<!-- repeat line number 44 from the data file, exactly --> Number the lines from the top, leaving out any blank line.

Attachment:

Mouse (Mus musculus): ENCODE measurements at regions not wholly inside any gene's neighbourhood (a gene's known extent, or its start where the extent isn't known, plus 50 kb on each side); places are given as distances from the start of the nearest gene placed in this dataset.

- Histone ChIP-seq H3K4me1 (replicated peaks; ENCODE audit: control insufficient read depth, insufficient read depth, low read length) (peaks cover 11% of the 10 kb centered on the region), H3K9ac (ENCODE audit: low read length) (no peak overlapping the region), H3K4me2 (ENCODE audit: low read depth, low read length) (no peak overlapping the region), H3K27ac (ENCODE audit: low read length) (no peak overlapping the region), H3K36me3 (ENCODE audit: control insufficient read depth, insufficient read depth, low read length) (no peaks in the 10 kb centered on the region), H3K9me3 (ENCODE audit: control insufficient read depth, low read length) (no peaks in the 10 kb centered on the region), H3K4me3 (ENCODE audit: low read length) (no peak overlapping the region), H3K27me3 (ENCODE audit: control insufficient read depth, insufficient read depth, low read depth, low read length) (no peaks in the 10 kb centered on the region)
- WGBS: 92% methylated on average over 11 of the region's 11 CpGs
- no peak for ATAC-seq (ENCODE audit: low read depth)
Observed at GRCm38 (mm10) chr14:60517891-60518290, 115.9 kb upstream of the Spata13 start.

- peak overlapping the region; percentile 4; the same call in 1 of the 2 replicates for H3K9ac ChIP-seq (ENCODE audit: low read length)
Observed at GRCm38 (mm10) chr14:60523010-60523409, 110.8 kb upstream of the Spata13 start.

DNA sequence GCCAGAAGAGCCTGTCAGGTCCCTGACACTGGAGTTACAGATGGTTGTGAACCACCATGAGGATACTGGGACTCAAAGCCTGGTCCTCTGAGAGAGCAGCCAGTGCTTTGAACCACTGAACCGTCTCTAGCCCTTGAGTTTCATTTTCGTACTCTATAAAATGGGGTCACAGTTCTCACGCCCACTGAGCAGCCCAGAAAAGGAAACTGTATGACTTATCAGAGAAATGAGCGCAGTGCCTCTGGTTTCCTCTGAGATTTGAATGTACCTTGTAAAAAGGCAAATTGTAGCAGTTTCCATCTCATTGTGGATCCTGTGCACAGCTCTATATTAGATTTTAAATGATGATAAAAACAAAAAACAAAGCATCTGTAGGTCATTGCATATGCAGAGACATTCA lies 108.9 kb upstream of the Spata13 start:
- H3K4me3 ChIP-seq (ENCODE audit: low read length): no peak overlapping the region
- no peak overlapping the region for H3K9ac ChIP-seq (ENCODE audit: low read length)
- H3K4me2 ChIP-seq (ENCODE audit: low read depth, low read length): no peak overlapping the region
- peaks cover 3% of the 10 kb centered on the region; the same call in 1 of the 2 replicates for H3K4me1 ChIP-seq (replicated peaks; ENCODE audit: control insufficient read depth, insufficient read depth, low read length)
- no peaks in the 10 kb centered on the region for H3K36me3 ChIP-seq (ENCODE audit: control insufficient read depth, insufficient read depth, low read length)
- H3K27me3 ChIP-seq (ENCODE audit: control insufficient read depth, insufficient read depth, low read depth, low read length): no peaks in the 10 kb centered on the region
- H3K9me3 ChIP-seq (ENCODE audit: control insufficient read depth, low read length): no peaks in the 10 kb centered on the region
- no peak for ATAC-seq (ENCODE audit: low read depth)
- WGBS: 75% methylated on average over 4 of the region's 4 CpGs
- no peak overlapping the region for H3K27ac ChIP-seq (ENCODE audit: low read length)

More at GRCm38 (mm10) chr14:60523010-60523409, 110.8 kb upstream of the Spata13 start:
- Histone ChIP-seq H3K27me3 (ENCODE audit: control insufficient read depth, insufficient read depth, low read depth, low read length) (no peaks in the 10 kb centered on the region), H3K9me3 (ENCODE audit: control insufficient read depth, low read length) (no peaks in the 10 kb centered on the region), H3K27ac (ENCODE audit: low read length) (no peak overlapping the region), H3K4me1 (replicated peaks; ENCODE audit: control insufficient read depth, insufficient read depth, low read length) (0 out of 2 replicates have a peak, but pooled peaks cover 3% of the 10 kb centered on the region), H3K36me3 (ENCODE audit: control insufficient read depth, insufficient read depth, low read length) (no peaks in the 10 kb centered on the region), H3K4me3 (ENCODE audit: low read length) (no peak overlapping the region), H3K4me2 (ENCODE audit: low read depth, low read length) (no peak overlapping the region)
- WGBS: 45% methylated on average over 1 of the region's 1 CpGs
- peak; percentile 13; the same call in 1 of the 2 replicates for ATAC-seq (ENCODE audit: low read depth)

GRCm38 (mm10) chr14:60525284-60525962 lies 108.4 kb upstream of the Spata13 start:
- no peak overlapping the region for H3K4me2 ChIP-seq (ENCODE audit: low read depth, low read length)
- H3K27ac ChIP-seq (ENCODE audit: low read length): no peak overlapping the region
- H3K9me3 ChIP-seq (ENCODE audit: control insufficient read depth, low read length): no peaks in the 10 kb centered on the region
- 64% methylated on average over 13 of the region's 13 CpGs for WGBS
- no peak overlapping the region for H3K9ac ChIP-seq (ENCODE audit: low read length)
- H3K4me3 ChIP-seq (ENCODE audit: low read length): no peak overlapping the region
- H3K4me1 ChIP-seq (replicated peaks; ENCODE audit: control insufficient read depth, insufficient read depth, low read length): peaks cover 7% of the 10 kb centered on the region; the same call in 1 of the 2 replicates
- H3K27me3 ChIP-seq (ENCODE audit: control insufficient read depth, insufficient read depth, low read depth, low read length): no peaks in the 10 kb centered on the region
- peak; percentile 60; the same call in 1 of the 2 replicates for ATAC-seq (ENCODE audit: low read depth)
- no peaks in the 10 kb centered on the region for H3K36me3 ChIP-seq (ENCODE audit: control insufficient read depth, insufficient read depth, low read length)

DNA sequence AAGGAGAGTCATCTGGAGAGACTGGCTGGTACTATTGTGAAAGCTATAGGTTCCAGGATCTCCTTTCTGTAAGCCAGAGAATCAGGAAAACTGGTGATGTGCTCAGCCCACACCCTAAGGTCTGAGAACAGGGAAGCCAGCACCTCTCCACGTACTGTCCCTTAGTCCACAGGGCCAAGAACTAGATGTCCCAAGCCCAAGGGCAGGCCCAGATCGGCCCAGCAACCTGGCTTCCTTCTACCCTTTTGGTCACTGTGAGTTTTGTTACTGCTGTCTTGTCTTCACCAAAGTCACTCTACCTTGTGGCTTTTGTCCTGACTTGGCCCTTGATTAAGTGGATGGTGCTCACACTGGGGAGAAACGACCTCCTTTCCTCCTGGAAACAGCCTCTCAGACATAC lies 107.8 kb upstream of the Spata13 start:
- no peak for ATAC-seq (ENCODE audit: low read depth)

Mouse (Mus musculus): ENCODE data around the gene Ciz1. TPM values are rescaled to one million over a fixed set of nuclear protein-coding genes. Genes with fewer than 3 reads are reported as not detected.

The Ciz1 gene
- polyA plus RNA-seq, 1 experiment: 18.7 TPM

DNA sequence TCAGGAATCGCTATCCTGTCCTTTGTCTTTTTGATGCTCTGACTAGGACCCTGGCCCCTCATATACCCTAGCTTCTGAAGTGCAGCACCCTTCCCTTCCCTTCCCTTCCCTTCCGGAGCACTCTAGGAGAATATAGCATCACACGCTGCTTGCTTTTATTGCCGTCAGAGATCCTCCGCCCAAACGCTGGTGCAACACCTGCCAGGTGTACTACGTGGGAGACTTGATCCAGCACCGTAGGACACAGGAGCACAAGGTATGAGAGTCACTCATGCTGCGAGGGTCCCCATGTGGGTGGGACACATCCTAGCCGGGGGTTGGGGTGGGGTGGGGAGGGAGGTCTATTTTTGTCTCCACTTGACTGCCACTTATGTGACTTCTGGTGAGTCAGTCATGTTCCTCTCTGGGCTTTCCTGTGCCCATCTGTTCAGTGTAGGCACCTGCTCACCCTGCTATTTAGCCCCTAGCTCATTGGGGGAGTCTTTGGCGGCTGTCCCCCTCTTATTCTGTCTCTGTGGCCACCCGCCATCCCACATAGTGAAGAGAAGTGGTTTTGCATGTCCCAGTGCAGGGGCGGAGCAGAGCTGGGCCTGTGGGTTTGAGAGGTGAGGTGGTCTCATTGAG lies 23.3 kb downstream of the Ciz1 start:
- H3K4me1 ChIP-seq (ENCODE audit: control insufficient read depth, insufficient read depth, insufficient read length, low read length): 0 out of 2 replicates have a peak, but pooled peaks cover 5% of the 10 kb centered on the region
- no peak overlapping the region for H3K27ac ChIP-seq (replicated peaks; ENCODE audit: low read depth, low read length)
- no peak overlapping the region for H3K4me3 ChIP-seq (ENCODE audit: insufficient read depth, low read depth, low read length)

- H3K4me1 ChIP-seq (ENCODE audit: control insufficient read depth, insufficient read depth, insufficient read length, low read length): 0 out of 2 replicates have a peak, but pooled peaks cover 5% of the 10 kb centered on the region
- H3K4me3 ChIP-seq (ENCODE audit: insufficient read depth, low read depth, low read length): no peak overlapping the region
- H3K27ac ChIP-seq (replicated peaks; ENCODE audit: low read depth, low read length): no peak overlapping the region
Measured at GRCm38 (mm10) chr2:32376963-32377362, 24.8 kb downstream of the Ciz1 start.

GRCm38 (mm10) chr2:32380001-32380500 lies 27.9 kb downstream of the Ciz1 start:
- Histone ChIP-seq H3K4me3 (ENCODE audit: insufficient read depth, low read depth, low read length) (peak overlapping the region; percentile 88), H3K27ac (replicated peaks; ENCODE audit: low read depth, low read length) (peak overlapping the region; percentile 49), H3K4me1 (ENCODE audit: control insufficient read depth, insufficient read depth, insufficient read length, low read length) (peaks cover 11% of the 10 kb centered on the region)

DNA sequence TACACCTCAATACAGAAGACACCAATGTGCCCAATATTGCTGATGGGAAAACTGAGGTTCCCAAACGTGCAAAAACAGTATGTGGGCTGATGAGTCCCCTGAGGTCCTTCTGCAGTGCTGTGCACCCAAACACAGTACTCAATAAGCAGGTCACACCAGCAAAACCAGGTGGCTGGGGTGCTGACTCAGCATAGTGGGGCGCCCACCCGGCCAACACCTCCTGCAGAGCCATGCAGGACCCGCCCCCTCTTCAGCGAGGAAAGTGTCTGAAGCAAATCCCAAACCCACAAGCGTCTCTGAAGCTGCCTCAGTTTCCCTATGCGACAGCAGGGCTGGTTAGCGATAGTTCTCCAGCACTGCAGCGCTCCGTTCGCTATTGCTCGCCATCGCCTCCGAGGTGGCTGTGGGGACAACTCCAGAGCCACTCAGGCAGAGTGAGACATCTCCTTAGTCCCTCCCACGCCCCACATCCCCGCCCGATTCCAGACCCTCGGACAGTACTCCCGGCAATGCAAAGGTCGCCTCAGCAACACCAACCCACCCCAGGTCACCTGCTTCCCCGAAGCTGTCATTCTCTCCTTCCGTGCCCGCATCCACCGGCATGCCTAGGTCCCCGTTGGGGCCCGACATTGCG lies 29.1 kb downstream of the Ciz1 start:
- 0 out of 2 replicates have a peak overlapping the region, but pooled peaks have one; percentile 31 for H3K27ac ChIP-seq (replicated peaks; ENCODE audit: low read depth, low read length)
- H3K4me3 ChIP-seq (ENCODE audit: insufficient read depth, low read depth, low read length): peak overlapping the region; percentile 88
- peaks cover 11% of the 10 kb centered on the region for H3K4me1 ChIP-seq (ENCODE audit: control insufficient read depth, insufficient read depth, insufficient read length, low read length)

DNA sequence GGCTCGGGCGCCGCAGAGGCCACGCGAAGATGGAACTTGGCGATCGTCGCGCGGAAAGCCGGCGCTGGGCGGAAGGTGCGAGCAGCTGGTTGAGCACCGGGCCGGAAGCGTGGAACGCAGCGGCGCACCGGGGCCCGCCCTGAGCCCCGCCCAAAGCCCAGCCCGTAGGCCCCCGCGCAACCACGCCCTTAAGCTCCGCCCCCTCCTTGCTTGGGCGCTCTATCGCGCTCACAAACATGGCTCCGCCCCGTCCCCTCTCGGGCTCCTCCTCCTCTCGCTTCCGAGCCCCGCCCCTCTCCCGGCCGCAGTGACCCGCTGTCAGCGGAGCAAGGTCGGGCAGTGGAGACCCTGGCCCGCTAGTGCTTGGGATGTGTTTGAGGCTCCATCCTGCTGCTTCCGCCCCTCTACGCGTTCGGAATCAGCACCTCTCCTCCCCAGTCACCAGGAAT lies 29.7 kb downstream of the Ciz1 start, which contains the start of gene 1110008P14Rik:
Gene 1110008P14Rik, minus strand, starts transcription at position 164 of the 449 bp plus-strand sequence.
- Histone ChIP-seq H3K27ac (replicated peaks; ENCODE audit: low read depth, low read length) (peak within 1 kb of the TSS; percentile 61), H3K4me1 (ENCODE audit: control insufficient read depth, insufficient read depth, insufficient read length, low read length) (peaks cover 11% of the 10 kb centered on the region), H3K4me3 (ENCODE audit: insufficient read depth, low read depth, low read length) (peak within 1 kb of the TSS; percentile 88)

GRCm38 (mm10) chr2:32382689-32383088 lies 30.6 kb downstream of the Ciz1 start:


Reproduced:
- H3K4me3 ChIP-seq (ENCODE audit: insufficient read depth, low read depth, low read length): no peak overlapping the region